Best Superman Animated Movies

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There have been many Superman animated movies over the years with varying levels of success. All with unique takes on Man of Steel by various writers. From origin stories to team-ups with Justice League in numerous realities. Some go beyond the animation and provide a deeper look at the character. Others are just not good enough to be mentioned here.

Here is a definitive list of the best Superman animated movies in no particular order.

All-Star Superman

Superman is dying from an overload of power after completing a mission that got him too close to the sun. He unveils his plans for life after he's gone and how his inventions and beliefs can still protect the world from supervillains like Luther. Leave it to Luther to test those plans. This movie is directed by Sam Liu and contains the voices of James Denton, Christina Hendricks, Anthony LaPaglia, and Ed Asner.

The animation in this, much like the graphics of the amazing comic is excellent. The depiction of the aliens and monsters is so fascinating and well done. There were some great action scenes with Luther and Superman together, and versus the aliens/monsters. The ending gives you the perfect showdown and triumphs. This movie itself isn't perfect but it is very entertaining and worth a viewing for all Superman fans.

Batman: The Dark Knight Returns, Part 2

Superman's role in Batman: The Dark Knight Returns, Part 2 is primarily that of a foil to Batman. Whereas Batman has taken a dark and gritty turn in his old age, Superman remains the same Boy Scout he always was. This dichotomy between the two characters is explored throughout the film. With Superman eventually coming to blows with Batman over their differing ideologies.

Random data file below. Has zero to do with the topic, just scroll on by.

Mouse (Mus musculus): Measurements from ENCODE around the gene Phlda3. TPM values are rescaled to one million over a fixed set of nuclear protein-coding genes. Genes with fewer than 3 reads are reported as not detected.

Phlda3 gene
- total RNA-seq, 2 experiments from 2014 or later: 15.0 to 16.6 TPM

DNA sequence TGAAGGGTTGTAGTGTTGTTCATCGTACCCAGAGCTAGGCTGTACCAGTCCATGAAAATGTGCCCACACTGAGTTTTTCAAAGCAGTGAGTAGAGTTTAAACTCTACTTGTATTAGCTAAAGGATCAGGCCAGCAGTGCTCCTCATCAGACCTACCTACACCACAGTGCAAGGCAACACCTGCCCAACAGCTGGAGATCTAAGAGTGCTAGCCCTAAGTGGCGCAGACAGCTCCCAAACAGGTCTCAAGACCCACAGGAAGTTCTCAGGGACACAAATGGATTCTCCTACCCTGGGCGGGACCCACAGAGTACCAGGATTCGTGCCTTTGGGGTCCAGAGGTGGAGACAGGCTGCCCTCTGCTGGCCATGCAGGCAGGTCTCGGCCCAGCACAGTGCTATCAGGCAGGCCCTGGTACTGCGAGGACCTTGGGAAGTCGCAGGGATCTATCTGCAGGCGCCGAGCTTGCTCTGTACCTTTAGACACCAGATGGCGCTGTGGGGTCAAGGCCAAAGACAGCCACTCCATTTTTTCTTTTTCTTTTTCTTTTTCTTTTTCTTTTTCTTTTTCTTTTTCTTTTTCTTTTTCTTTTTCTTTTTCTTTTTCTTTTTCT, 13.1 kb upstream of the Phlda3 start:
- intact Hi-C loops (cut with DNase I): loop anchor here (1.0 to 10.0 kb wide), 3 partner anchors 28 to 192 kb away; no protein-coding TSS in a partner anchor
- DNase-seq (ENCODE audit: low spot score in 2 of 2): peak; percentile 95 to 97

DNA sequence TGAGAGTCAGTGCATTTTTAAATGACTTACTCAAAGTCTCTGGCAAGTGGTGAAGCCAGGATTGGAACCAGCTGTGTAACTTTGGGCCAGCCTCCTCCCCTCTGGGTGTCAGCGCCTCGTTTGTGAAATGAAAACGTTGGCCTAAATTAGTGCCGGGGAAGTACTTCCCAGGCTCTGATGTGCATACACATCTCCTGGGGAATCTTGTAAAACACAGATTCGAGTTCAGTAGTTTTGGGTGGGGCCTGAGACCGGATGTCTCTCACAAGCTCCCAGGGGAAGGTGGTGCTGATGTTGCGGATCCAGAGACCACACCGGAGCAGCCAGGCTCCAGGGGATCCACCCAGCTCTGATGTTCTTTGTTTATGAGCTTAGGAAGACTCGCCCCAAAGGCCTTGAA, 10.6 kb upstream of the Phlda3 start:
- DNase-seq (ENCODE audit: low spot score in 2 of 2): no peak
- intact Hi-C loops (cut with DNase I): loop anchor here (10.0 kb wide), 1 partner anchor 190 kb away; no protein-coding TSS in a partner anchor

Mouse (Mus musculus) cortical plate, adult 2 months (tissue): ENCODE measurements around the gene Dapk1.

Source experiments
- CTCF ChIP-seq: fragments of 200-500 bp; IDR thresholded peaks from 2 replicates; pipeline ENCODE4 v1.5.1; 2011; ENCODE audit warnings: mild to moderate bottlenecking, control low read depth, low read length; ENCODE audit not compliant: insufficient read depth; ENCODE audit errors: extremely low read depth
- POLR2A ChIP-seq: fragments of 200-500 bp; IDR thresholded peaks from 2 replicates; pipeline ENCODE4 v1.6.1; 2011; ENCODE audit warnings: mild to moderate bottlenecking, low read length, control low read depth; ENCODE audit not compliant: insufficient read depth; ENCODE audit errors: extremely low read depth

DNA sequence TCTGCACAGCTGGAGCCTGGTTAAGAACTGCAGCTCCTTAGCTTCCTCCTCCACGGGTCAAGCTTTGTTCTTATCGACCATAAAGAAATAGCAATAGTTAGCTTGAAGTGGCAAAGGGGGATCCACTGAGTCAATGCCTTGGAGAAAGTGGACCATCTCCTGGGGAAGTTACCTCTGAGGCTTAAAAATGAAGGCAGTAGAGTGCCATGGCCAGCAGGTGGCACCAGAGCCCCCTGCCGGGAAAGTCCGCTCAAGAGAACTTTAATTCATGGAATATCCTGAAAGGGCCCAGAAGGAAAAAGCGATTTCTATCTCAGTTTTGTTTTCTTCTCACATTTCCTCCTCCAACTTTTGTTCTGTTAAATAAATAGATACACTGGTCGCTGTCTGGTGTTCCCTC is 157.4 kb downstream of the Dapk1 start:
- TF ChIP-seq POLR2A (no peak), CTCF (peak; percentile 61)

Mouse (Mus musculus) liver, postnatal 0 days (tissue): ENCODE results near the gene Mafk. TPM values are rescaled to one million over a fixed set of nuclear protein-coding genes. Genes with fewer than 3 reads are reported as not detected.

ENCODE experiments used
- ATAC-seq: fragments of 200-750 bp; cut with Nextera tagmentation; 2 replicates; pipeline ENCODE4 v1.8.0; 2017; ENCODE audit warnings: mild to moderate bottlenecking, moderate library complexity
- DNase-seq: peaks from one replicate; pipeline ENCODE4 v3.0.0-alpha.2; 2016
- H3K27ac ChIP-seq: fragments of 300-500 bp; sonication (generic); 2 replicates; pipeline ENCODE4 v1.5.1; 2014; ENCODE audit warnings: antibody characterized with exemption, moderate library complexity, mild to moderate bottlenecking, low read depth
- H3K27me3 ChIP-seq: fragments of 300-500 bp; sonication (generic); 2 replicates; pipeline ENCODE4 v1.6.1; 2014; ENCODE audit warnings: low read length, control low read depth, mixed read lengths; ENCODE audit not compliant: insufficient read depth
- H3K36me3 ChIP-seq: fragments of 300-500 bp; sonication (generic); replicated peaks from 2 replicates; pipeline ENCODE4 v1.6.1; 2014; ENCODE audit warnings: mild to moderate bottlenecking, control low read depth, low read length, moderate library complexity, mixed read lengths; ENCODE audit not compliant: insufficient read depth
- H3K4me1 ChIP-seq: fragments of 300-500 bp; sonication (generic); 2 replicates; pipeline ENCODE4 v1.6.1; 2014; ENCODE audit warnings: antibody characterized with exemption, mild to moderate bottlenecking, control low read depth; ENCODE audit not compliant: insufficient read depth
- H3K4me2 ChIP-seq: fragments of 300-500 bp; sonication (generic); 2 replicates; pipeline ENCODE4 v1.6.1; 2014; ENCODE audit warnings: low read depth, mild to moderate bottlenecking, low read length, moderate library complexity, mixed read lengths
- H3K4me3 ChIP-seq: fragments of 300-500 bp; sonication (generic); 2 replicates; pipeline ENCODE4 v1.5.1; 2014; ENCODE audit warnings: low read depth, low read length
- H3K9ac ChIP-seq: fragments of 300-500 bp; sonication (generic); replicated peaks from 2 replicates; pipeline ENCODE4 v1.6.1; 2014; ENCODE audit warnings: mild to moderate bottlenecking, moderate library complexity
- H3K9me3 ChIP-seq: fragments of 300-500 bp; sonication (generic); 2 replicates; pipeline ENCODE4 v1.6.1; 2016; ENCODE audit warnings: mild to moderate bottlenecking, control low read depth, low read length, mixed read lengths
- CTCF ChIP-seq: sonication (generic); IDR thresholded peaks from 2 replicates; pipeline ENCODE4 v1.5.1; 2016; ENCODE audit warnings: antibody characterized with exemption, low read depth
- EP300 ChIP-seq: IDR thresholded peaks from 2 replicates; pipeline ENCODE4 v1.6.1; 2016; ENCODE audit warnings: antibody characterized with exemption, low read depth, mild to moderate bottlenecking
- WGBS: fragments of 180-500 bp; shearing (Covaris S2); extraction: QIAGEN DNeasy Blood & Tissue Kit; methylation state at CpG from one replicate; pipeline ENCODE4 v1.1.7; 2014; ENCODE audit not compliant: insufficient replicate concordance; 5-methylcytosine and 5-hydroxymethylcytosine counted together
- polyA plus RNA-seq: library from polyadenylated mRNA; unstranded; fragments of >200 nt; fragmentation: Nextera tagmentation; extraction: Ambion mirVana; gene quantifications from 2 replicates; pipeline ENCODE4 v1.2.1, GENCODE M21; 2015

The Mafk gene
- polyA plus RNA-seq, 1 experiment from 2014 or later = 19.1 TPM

The film opens with Superman stopping a group of Russian terrorists from detonating a nuclear bomb in Gotham City. He then goes on to apprehend Lex Luthor, who has been causing havoc with his new army of mutated creatures.

Meanwhile, Batman has returned to Gotham after a 10-year absence and has taken up the mantle of the Bat once again. He quickly dispatches a group of criminals, but is then confronted by Superman. The two argue over Batman's methods, with Superman warning Batman that he will not hesitate to stop him if he continues down this dark path.

The two eventually come to blows, with Batman coming out on top thanks to a Batarang laced with kryptonite. This victory is short-lived. Superman quickly recovers and the two begin an all-out battle that culminates in Superman breaking Batman's back.

Batman is then taken to the Batcave by Robin and Alfred, where he begins to recover from his injuries. He is then visited by Superman, who has come to check on him. The two have a heart-to-heart, with Superman admitting that he admires Batman's tenacity and courage. He then leaves, warning Batman to stay out of trouble.

The film ends with Batman vowing to never back down from his crusade, even if it means going up against Superman again.